CAMPAIGN REPORT ON TOP 300 AGENCIES: New-media agencies arrive - The bursting of the dotcom bubble last year brought more credibility to the new-media industry as its surviving players moved into the mainstream

Last year saw the new-media agency industry come of age - as consolidation within the market continued, many of the major players gained a degree of credibility and maturity not previously achieved by any of the new-media agencies.

Last year saw the new-media agency industry come of age - as consolidation within the market continued, many of the major players gained a degree of credibility and maturity not previously achieved by any of the new-media agencies.

Campaign's last new-media league was published in May 2000, and generated a great deal of interest. The rate of growth and the increasing significance of digital, both in terms of design and as part of the marketing mix, is represented by the fact that the new-media agencies have now become part of Campaign's annual Top 300 bible and a vital part of the agency landscape.

The digital agencies have left the ghetto and made it into the mainstream.

Research for the new-media agency league was done in-house. Agency fee income has been used to rank the agencies as it was decided that this was the most reliable indicator. Of course, this method has its pitfalls and a number of the online media specialists have refused to supply their figures because, unlike the creative agencies, they felt that their fee income would give away too much information. Perhaps most noticeable by its absence is Campaign's new-media agency of the year, i-Level.

The league includes 12 reports on some of the agencies that grabbed attention last year, whether for the right or the wrong reasons.

The past 12 months have not been an easy ride - the dotbomb drizzle which turned into a downpour in the year's final quarter took its toll on the new-media industry. However, to a certain extent the digital agencies were not hit as hard by the downward trend because so many of their clients are bricks-and-mortar companies.

Therein lies one of the biggest confusions that bounced around the business world last year, which was that only dotcom companies did any digital marketing - an assumption which could not be more wrong. Sure, many of the web agencies were forced to streamline - resulting in some substantial redundancies - but this was more to do with over-zealous expansion strategies and too many staff with not enough work than with any of their clients going bust. Bad business strategies on the part of the agencies as businesses themselves, rather than poor stamina on the part of their clients, was as much if not more to blame for the agency slump which struck towards the end of 2000.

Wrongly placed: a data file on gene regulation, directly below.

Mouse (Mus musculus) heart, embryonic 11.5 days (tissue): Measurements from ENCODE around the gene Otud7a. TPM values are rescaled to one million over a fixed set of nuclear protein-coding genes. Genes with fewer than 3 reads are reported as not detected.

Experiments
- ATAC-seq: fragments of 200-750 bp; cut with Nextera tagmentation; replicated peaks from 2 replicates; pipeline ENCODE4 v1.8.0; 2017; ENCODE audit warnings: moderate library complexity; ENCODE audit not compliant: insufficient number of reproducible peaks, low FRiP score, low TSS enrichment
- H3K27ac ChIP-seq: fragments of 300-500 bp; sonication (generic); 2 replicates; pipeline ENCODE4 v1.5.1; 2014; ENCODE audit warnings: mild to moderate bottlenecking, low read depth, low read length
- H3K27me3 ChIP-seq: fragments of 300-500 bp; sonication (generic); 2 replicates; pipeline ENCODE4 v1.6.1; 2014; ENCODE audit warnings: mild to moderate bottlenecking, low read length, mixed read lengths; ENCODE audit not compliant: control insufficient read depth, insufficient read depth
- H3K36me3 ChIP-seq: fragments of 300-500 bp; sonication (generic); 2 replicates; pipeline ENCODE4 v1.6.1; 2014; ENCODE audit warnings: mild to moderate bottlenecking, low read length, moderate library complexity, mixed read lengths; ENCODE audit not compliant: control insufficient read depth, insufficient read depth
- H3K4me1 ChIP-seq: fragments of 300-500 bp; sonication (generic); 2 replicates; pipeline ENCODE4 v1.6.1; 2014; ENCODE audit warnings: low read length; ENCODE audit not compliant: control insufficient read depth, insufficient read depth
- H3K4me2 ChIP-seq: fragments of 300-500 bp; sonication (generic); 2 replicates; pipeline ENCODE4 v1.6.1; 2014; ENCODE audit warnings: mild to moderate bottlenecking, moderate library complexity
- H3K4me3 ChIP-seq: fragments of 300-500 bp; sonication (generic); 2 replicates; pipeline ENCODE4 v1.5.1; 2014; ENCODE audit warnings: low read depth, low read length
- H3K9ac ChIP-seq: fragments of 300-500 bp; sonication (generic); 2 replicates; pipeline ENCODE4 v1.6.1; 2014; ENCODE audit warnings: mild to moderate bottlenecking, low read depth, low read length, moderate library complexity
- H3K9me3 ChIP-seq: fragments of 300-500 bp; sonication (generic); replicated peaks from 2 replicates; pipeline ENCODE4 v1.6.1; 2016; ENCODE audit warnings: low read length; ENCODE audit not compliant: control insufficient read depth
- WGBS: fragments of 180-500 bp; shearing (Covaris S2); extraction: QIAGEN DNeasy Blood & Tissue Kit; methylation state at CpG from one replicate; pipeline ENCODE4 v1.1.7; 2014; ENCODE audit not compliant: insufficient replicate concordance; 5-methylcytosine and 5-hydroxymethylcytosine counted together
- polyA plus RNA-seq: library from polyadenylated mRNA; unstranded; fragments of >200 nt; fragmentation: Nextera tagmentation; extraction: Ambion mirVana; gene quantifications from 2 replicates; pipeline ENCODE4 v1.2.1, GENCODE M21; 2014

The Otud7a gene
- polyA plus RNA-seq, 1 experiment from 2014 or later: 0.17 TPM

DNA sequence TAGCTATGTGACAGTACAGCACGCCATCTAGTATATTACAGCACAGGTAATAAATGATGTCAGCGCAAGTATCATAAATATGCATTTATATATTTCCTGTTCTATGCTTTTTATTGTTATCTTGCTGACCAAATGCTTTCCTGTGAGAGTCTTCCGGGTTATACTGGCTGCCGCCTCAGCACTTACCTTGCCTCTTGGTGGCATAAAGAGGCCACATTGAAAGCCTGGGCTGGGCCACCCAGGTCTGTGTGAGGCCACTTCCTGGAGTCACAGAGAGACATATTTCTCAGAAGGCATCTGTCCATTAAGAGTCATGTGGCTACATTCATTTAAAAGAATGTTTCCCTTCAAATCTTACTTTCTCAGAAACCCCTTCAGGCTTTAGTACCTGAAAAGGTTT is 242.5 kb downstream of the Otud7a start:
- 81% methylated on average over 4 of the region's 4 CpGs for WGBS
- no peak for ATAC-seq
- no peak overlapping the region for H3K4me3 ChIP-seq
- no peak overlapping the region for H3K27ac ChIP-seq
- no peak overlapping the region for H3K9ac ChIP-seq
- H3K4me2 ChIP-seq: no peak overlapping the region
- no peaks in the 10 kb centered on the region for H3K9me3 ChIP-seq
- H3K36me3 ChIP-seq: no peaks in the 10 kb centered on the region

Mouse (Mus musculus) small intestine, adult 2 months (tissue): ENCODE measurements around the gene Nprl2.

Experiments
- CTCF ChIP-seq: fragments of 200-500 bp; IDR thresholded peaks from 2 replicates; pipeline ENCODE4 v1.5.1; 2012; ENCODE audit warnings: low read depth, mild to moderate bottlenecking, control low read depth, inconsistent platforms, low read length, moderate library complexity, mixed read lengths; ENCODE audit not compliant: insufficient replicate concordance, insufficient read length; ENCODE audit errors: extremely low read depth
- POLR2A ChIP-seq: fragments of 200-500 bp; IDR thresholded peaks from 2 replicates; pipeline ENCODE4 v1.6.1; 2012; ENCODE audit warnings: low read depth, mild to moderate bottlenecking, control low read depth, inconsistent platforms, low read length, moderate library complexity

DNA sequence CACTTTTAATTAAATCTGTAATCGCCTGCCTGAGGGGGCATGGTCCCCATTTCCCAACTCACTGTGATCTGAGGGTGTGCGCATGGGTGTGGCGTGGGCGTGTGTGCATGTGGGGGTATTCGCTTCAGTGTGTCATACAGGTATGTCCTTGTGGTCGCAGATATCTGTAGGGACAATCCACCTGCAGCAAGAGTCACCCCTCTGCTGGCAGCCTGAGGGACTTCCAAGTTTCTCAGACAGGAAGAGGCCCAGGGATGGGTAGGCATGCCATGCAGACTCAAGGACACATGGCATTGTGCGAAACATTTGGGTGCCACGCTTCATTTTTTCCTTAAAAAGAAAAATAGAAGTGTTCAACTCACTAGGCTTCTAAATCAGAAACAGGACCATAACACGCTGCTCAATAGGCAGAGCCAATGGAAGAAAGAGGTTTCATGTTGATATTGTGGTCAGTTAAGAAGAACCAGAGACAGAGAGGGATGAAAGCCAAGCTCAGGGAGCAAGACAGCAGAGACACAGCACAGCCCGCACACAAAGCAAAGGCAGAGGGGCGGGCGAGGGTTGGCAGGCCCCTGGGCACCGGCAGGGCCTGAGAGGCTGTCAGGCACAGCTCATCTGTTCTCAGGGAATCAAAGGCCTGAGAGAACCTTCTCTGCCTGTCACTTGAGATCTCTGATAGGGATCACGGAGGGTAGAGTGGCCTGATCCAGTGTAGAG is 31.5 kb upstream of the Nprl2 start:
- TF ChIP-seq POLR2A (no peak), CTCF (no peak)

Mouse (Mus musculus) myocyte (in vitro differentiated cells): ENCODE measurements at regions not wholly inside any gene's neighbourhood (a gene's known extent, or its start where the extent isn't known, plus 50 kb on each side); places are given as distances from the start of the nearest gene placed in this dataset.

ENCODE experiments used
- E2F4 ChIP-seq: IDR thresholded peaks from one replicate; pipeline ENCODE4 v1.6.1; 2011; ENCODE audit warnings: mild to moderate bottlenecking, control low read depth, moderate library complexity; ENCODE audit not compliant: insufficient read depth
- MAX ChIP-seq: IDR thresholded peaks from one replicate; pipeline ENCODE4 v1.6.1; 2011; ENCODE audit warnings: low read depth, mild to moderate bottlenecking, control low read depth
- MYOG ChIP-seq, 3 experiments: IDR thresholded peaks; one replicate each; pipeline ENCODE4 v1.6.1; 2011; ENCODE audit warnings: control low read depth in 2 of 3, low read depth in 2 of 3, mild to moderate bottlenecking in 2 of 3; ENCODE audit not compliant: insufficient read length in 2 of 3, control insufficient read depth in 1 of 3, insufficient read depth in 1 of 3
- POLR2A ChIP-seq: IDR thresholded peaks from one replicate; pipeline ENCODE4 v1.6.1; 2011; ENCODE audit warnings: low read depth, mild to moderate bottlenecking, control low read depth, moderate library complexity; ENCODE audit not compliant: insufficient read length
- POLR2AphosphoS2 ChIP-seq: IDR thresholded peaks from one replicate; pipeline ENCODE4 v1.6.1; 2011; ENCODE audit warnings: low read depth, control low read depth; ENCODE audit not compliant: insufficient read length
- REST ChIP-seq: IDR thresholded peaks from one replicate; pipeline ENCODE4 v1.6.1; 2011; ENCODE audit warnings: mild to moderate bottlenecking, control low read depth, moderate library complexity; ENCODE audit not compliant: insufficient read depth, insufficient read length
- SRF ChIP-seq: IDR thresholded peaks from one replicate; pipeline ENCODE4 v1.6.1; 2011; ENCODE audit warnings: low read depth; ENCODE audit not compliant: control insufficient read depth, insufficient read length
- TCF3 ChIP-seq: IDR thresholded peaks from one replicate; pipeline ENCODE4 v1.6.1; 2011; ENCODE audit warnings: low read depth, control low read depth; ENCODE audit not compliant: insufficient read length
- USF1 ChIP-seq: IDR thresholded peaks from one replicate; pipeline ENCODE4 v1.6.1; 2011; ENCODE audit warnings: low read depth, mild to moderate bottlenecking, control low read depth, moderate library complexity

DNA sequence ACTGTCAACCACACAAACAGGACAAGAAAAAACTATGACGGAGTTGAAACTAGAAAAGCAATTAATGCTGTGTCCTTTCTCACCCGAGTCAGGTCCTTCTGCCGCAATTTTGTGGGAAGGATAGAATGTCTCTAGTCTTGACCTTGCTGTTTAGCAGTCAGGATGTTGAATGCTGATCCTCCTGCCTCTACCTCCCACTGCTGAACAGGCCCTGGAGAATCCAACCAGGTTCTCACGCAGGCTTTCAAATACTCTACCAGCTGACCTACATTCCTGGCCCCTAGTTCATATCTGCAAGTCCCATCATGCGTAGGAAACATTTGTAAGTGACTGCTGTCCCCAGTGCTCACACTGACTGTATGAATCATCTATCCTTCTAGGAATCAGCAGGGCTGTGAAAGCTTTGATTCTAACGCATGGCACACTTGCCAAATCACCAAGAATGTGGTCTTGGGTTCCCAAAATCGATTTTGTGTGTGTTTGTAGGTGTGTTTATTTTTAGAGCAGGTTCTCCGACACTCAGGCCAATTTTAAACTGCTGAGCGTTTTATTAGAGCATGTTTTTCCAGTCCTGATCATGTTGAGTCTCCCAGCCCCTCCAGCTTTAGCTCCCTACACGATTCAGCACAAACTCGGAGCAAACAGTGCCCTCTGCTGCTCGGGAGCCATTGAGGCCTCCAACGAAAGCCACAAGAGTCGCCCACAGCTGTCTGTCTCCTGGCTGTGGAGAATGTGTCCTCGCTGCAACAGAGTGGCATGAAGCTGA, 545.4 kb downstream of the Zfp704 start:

Consolidation was a key market force - Grey bought the online media specialist media21 and rebranded it as Beyond Interactive. The new agency, which is now part of a global network, is in the process of consolidating into a full-service new-media ad agency. Hyperlink Interactive was bought by Cable & Wireless, and the two big web players and Foresight combined to form Wheel. The direct marketing agency Evans Hunt Scott and the web agency Real Time Studios joined forces in March to create a consolidated business model as the new-media industry lamented the lack of integration between clients' off- and online marketing strategies.

Despite the trend for consolidation, however, the pure specialists excelled.

I-Level stuck to its guns and continued to provide solely new-media planning and buying solutions - which helped it pick up a couple of IPA Effectiveness Awards. Grey Interactive folded all of its online media activities into sister agency Media.Com, leaving it to focus on creative and strategy and allowing Media.Com to get on with what it does best - media. The DeepGroup kicked off the year by dividing up into separate companies catering to different client needs.

Mark Cridge took the helm of Gluemedia, DeepGroup's online ad specialist, and the company also dedicated groups to design, strategy and web architecture. Dalgit Singh, the creative director at Digit, built on the agency's creative credentials, and the new-media and marketing agency Lateral launched a network, buying in separate companies to deal with demand for services, backend solutions and broadband interface design.

Expansion was also on the new-media agency agenda. I-Level hit Benelux, Profero made inroads into Spain with the launch of Profero Iberia and Quantum New Media opened a Scottish office and made plans for hitting Europe. Deepend expanded to New York, San Francisco, Toronto and Sydney, and on the cusp of the new year AKQA revealed that it was branching out into a global network with help from Accenture.

AKQA was the runaway winner in this year's new-media league, with more than pounds 35 million more income than its closest rival,, which came out second despite a rocky year.

It is worth noting that at the time in which research for this year's league was done, a lot of the agencies had the support of international networks. However, a number of companies only opened offices abroad in the middle or towards the end of the year. Although only UK-based work is counted, international presence plays a strong part in building a company's reputation.

There is no doubt that next year, this league will probably be singing a very different tune as the next 12 months will be a make or break year for many of the players in the new-media industry.


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